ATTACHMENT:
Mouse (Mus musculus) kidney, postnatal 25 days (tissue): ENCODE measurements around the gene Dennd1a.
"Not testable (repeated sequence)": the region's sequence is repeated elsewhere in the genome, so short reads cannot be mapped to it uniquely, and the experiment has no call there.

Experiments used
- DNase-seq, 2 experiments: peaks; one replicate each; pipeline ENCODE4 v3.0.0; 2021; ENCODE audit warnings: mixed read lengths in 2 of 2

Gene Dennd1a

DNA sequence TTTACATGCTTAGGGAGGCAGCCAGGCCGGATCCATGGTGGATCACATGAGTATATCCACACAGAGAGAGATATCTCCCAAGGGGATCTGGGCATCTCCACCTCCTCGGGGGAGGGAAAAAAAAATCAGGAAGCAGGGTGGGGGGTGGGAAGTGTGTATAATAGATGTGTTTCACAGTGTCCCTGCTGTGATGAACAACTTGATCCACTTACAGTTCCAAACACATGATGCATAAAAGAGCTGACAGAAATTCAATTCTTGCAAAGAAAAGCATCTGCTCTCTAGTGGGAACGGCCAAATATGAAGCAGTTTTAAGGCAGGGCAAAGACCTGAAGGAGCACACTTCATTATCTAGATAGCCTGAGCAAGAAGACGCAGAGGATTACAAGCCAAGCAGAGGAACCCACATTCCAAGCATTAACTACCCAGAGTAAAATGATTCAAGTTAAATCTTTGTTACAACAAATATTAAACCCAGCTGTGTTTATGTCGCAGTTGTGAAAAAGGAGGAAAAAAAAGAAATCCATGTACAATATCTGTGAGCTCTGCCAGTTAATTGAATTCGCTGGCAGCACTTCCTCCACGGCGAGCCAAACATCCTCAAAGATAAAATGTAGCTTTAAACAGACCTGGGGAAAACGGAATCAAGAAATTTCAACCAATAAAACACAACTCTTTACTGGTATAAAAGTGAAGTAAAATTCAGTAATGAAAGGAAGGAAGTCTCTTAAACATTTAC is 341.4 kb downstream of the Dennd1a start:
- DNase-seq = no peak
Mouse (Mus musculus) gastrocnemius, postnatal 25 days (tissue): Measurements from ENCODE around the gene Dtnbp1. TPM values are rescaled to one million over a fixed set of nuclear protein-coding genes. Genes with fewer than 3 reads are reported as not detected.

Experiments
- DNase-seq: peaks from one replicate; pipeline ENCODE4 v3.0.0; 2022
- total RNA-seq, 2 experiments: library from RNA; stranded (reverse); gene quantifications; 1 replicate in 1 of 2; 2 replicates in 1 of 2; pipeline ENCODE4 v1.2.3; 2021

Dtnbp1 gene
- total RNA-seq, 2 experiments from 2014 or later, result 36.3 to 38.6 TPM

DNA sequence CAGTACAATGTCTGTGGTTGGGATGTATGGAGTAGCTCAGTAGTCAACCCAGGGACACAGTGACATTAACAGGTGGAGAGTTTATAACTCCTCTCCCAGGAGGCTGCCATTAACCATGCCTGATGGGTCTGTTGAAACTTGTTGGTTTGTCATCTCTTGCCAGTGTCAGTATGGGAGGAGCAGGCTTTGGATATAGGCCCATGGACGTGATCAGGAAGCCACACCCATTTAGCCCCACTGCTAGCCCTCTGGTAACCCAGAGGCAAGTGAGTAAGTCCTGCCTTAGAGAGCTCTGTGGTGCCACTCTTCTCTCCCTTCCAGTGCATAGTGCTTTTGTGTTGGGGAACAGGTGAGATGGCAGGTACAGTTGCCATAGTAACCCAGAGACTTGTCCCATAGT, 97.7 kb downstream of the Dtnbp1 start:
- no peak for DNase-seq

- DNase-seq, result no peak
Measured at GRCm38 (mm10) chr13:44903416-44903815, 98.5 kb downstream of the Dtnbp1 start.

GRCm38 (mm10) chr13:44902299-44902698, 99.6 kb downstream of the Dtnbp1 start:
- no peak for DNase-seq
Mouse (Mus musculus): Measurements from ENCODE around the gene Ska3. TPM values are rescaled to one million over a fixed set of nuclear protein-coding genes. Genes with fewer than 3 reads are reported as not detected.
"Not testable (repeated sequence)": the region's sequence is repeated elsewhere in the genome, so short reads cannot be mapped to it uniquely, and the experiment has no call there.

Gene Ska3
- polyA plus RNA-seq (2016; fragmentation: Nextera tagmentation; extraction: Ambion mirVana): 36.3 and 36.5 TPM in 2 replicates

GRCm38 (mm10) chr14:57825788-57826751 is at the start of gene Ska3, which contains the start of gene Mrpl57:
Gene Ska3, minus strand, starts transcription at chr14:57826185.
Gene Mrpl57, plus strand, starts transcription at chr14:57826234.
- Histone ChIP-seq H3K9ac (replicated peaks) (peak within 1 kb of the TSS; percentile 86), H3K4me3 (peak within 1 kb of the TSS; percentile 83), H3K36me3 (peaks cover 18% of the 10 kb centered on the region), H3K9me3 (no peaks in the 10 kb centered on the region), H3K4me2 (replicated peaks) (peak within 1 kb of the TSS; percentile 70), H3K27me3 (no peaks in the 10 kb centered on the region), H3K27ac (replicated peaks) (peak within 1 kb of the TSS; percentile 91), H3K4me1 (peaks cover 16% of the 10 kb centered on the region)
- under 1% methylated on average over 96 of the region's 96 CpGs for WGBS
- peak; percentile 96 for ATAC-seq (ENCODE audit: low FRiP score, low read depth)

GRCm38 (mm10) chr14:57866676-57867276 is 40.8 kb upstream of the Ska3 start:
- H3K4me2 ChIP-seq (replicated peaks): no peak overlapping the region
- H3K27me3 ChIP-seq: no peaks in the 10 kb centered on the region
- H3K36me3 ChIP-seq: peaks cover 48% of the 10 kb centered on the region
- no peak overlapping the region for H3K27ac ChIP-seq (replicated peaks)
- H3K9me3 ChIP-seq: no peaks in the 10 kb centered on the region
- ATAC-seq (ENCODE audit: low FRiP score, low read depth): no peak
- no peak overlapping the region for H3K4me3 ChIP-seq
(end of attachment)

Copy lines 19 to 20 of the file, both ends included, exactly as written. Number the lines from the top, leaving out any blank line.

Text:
- no peak for DNase-seq
Mouse (Mus musculus): Measurements from ENCODE around the gene Ska3. TPM values are rescaled to one million over a fixed set of nuclear protein-coding genes. Genes with fewer than 3 reads are reported as not detected.